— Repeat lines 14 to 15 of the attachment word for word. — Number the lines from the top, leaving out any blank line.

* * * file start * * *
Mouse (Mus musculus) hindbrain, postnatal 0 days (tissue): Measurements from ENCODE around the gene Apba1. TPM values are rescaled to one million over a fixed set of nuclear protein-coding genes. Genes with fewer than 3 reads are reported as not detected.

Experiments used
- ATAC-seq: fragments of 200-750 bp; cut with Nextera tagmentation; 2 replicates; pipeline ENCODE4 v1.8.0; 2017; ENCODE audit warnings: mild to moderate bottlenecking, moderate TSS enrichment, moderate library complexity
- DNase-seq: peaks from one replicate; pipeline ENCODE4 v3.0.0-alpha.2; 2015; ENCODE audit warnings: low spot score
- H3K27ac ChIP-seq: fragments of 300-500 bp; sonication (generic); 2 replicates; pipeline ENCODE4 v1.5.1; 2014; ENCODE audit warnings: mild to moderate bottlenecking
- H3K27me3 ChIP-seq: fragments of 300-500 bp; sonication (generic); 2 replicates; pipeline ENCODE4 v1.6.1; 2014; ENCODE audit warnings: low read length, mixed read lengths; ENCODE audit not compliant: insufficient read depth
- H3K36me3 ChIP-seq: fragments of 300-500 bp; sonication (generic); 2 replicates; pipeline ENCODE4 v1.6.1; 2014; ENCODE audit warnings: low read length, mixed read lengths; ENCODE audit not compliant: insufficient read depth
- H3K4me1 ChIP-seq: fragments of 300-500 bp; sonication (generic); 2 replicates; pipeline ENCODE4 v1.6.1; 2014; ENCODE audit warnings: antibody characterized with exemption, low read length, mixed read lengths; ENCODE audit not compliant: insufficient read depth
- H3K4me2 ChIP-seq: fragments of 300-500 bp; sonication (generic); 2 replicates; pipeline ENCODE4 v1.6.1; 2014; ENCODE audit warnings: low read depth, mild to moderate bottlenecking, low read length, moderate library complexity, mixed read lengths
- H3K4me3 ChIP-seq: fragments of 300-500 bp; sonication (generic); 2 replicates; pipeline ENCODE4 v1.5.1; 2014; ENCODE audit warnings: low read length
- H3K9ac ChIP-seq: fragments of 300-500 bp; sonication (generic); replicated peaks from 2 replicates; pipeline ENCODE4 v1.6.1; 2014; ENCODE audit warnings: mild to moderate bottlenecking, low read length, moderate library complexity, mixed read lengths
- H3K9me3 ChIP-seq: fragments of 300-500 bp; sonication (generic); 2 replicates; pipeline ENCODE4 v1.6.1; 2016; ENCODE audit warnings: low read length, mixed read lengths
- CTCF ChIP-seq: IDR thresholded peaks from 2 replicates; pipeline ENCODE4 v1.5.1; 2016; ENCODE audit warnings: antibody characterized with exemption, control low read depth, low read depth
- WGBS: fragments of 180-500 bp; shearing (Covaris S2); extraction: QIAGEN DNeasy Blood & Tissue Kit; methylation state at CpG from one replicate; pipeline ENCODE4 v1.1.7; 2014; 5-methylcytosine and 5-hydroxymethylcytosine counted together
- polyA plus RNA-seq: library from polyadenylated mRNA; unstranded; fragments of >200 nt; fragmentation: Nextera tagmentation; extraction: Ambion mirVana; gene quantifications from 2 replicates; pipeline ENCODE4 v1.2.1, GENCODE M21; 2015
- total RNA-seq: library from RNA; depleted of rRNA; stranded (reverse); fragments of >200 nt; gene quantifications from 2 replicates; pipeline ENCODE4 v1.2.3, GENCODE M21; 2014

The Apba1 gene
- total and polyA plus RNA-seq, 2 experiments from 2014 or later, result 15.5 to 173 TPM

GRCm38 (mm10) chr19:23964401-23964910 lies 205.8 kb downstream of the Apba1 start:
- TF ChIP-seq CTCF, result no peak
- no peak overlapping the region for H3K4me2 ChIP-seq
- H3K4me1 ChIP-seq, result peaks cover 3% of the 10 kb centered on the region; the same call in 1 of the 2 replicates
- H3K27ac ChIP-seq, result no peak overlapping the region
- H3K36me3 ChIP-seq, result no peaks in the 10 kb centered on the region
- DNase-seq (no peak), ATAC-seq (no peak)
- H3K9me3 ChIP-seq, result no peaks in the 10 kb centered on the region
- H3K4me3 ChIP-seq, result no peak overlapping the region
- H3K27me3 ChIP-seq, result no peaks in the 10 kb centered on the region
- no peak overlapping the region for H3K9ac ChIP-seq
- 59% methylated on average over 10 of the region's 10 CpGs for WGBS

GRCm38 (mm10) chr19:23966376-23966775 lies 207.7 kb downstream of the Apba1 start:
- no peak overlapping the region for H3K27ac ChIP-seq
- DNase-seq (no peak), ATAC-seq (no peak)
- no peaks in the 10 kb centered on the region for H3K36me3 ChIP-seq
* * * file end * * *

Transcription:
- WGBS: fragments of 180-500 bp; shearing (Covaris S2); extraction: QIAGEN DNeasy Blood & Tissue Kit; methylation state at CpG from one replicate; pipeline ENCODE4 v1.1.7; 2014; 5-methylcytosine and 5-hydroxymethylcytosine counted together
- polyA plus RNA-seq: library from polyadenylated mRNA; unstranded; fragments of >200 nt; fragmentation: Nextera tagmentation; extraction: Ambion mirVana; gene quantifications from 2 replicates; pipeline ENCODE4 v1.2.1, GENCODE M21; 2015